Flash SEO – Fact or Fiction? SEO Theories Tested…

Brian Ussery wrote a great post on Monday discussing the relatively recent notification from Google that they are beginning to index flash content. Instead of just talking about his theories, Brian actually puts them to the test – if you develop in Flash at all, you’ll want to check out his post, which you can find here – SEO and Flash.

I know from experience that you CAN rank high with a flash developed site, simply by optimizing your Title and Meta info, and of course getting inbound links…but if it’s a highly competitive market I’m trying to penetrate, I don’t even waste my time trying. I’ll develop the site in another format, such as simple html or php, etc…

Some quick points to take away from his post :

  • When it comes to text, “Don’t use it for something when there’s already a standard whose output can be easily parsed, easily processed, and whose openness makes its processing easier for browsers and searchbots.”….
  • Avoid text content and links in Flash
  • Don’t use text content in Flash supplied via third party file
  • If you must use text content in Flash and sIFR isn’t an option, create individual Flash files laid over each corresponding (X)HTML page via SWFObject
  • When using SWFObject, consider using absolute URLs in underlying (X)HTML and Flash files
  • When using SWFObject, be sure to include “alternative” images for users without Flash
  • Avoid using text content in Flash for pages employing “seamless transitions” where URLs don’t change, or, instead, include “pound signs”
  • Provide links to important pages within Flash files using absolute URLs for users who arrive at the Flash file via Google search engine results pages

I think flash IS an excellent tool for engaging the website visitor, and I DO recommend using it to enhance the feel of a website, or to demonstrate concepts that are better understood visually, video presentations, etc..as it can often increase conversion ratios, depending on the product or service.  For content that needs to found via a search engine though, stick with HTML.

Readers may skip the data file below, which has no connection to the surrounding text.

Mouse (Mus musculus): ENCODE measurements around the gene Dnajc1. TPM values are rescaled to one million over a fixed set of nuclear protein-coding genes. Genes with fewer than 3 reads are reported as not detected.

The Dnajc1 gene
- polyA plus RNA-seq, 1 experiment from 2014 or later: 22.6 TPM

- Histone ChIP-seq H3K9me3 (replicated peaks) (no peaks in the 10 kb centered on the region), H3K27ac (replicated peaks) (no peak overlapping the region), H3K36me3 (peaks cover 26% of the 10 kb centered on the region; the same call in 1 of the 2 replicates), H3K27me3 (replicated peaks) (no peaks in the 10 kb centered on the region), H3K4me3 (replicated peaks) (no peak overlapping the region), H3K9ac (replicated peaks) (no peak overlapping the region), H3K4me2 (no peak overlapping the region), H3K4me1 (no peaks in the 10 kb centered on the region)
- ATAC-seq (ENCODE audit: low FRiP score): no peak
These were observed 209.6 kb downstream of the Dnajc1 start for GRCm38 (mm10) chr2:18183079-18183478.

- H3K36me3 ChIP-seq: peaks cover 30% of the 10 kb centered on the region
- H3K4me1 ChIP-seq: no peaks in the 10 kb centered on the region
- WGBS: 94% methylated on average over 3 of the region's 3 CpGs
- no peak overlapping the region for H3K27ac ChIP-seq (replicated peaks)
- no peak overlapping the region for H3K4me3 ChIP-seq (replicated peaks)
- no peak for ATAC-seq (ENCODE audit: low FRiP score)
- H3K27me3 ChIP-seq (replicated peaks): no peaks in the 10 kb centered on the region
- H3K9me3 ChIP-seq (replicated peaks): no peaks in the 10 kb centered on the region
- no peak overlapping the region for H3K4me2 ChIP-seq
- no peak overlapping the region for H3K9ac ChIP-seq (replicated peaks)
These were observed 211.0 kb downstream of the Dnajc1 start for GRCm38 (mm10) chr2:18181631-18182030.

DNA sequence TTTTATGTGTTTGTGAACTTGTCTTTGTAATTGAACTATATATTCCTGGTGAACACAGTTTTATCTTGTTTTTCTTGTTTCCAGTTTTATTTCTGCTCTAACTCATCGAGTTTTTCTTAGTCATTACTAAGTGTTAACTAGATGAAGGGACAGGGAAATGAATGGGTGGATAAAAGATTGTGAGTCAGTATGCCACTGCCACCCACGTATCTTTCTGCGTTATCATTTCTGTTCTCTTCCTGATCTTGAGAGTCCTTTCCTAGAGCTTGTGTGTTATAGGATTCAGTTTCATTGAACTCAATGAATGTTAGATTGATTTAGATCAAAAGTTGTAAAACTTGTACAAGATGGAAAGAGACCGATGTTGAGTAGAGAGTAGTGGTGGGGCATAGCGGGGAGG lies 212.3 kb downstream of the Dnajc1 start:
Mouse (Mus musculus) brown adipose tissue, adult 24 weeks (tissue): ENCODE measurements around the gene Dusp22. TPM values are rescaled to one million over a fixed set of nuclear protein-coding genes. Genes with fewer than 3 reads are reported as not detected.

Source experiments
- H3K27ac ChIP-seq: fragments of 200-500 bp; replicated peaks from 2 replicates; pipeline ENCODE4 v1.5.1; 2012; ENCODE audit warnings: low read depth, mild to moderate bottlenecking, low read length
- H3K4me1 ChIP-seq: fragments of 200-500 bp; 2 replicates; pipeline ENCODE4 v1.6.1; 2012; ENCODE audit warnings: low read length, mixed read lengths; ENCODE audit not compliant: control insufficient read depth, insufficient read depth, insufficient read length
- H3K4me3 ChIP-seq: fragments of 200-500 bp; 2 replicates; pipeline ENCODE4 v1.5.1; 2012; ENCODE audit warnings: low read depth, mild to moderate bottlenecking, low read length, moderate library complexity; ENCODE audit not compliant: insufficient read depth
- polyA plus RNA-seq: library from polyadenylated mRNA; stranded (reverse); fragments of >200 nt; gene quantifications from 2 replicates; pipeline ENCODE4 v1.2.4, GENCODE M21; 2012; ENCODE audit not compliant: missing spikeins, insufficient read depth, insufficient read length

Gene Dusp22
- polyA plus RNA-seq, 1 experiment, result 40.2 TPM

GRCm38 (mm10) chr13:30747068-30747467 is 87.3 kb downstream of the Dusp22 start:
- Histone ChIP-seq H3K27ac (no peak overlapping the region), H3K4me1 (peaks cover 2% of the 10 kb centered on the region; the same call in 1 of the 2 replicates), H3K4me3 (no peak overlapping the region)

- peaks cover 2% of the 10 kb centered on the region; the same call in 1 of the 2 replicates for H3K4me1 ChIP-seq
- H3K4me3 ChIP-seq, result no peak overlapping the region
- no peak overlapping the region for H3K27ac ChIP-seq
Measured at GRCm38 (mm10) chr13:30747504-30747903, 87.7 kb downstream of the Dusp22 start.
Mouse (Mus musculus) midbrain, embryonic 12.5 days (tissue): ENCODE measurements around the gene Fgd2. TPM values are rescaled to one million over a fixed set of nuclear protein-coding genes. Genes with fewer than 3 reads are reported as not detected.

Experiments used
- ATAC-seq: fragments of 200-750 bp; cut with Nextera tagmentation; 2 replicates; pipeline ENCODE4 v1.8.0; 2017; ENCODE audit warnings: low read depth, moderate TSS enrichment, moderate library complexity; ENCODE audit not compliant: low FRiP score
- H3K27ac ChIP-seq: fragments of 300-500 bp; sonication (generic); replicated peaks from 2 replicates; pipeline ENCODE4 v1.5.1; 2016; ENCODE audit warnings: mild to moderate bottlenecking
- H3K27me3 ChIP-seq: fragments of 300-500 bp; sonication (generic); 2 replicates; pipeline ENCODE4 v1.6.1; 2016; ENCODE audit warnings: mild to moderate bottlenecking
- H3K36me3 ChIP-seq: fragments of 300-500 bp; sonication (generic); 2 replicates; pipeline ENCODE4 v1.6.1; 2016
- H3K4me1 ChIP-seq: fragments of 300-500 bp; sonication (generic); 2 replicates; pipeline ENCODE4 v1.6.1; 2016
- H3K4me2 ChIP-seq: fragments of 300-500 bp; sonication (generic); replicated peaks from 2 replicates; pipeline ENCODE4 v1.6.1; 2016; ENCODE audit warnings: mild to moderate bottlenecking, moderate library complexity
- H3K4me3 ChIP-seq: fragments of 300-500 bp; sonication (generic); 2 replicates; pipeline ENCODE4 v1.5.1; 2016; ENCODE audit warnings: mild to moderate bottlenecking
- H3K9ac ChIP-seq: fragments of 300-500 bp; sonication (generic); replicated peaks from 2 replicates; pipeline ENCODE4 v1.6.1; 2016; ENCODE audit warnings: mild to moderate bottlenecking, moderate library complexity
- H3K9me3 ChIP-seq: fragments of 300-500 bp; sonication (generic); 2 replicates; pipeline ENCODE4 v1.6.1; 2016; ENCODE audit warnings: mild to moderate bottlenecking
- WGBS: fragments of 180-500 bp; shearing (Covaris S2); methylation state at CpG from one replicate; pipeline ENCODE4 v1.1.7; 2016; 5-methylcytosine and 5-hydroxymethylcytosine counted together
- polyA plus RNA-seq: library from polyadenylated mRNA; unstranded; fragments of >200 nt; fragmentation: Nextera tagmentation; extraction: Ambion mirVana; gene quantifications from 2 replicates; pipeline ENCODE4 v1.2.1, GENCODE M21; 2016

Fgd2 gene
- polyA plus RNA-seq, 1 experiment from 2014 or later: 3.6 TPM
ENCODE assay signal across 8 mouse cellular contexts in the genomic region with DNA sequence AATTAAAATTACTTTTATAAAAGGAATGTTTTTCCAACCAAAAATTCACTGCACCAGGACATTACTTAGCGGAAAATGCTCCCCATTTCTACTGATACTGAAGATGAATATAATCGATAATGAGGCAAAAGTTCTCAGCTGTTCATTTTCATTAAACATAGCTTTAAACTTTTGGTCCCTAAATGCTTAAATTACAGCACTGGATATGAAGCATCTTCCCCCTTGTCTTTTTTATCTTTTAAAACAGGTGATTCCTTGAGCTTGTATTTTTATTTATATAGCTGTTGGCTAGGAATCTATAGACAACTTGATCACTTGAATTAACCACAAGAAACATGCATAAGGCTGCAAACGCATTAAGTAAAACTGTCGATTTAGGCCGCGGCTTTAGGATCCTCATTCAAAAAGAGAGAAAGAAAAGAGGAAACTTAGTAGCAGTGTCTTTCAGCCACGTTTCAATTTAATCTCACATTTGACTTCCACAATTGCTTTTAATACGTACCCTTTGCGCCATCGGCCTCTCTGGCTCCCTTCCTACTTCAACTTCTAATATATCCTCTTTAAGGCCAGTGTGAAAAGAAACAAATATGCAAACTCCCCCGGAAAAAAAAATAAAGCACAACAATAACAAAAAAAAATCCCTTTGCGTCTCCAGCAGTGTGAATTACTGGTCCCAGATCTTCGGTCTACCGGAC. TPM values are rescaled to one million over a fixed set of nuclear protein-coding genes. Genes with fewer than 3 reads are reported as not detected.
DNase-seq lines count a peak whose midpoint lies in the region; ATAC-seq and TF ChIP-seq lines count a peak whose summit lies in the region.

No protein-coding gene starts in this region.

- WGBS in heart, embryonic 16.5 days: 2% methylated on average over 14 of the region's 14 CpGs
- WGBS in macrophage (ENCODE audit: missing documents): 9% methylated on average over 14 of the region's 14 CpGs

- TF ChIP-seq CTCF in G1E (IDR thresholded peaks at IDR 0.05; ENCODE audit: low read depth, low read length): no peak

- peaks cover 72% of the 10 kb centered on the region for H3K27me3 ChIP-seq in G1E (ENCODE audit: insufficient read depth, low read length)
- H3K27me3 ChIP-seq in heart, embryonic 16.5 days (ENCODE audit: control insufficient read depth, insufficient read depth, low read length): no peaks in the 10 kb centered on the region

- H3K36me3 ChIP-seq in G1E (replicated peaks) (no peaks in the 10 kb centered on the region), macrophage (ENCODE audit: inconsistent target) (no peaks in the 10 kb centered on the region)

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Yahoo’s Shine – typography that rocks!

Working on the internet everyday is awesome. We’re constantly learning about the hottest trends, best practices for our industry (or any industry for that matter….),  and able to communicate with the big names in web design and internet marketing-I relish every day.

However, there is one area that seems to be fairly stagnant in the arena of web design. Typography.

This isn’t to say that there aren’t those out there that understand the importance of typography in web design- John D Boardley from I love typography has a TON of resources on their site for both web and print designers.  It’s just that 75% or more of the sites I see on the internet choose not to pay a whole lot of attention to this area.

Which brings me to Yahoo’s Shine. Being used to the overly crowded layout of the Yahoo home page, Shine caught me way off-guard. Beautiful headlines (well, beautiful might be stretching it a bit…) clean layout and separation between articles- just a great design. Well worth a look if your site offers many services, maybe it’ll spark some ideas. screen grab from Yahoo\'s Shine

It’s a shame that we’re still limited to a finite number of fonts for the web (unless you use flash, sifr, or images instead), and even with FF3 support for kerning, we’ve still got a long way to go. I say we should use this time to do the best with what we’ve got-want to experiment with typography layout without wasting a ton of time? Here’s what I use: Typetester. Excellent time saver, or time waster since it’s so easy to keep playing with.

 

If you’ve redesigned your site, but still feel like something’s just not right still – take a look at your font styles and general typography, compare it to what you see in your favorite magazines. A little change can go a long way.